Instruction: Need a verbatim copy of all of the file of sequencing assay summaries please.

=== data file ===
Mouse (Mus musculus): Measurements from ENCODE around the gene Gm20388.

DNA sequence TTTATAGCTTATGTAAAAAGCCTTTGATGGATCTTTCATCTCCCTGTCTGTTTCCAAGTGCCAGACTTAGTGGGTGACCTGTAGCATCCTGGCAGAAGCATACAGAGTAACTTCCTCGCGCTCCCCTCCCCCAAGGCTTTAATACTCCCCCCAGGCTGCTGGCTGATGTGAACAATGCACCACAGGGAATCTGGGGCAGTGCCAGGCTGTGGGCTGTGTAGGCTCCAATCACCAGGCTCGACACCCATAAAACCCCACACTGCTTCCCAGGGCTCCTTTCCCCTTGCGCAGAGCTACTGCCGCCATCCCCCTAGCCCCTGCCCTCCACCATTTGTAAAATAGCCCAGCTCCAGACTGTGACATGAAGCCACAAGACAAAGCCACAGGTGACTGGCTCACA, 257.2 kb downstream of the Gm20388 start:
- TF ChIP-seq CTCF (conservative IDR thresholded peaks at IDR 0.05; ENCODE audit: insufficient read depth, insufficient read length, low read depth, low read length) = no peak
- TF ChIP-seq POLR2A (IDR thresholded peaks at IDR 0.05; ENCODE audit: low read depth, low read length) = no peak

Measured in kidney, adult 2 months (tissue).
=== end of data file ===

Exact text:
Mouse (Mus musculus): Measurements from ENCODE around the gene Gm20388.

DNA sequence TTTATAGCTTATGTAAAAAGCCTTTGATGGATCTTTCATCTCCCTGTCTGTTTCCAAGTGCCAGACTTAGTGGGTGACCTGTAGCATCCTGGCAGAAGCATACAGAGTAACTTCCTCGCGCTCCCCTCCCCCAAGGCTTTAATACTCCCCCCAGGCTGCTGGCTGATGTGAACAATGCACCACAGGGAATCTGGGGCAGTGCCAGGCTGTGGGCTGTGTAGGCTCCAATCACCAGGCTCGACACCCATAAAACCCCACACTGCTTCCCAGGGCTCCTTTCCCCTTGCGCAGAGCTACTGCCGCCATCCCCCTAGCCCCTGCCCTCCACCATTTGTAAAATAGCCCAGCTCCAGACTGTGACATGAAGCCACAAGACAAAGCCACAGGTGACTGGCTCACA, 257.2 kb downstream of the Gm20388 start:
- TF ChIP-seq CTCF (conservative IDR thresholded peaks at IDR 0.05; ENCODE audit: insufficient read depth, insufficient read length, low read depth, low read length) = no peak
- TF ChIP-seq POLR2A (IDR thresholded peaks at IDR 0.05; ENCODE audit: low read depth, low read length) = no peak

Measured in kidney, adult 2 months (tissue).